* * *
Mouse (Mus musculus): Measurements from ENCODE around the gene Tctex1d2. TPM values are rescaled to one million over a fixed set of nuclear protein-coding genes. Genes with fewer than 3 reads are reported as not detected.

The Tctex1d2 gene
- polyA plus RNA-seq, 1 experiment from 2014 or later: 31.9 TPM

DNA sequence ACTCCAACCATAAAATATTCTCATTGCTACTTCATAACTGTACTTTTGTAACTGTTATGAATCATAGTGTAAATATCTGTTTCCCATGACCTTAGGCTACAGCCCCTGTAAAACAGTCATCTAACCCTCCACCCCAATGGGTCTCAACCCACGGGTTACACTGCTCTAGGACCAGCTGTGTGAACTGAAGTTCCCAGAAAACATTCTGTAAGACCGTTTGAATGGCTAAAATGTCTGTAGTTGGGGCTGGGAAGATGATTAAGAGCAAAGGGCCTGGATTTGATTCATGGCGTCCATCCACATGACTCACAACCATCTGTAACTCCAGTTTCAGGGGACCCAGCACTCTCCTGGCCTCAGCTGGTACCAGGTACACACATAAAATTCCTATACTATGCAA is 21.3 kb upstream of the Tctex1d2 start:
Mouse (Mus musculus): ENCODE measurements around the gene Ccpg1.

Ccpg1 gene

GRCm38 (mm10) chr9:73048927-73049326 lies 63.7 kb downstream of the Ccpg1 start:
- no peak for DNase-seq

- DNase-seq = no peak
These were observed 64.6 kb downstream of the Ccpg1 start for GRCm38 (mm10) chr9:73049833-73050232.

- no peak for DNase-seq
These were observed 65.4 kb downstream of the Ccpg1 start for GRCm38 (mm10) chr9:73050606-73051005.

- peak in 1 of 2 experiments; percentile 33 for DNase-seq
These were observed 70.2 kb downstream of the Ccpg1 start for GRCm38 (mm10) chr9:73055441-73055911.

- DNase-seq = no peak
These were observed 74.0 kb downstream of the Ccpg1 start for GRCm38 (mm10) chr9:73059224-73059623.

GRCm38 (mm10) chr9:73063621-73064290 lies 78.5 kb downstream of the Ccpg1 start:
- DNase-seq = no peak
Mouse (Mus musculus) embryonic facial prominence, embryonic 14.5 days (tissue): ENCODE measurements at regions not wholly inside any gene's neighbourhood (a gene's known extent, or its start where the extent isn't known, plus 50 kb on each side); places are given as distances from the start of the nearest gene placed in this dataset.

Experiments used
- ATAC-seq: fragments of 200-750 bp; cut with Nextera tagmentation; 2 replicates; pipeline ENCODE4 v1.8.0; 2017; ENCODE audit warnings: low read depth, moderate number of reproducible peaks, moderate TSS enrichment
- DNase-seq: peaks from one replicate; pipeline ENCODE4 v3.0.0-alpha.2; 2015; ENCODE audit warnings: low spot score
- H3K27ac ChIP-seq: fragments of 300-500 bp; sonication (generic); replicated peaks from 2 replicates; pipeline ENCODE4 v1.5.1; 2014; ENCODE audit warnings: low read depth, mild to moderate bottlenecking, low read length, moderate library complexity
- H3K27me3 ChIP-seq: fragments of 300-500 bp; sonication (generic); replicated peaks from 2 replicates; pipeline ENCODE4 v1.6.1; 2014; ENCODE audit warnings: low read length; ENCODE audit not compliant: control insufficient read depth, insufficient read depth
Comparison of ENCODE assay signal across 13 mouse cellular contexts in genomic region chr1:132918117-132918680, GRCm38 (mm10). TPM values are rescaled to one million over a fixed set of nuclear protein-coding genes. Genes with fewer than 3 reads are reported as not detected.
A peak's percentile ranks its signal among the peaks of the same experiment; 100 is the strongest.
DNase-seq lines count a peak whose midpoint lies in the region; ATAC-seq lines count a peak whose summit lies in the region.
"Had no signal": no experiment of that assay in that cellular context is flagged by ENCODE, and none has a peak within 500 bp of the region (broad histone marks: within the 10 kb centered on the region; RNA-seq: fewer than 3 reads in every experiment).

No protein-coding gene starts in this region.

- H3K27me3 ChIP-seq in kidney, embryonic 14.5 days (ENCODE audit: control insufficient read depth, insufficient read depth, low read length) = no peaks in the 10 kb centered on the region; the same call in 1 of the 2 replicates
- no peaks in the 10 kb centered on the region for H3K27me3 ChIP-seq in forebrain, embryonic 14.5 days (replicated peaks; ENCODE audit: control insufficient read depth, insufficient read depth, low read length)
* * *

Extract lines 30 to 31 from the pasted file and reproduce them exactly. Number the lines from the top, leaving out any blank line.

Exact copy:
- H3K27me3 ChIP-seq in kidney, embryonic 14.5 days (ENCODE audit: control insufficient read depth, insufficient read depth, low read length) = no peaks in the 10 kb centered on the region; the same call in 1 of the 2 replicates
- no peaks in the 10 kb centered on the region for H3K27me3 ChIP-seq in forebrain, embryonic 14.5 days (replicated peaks; ENCODE audit: control insufficient read depth, insufficient read depth, low read length)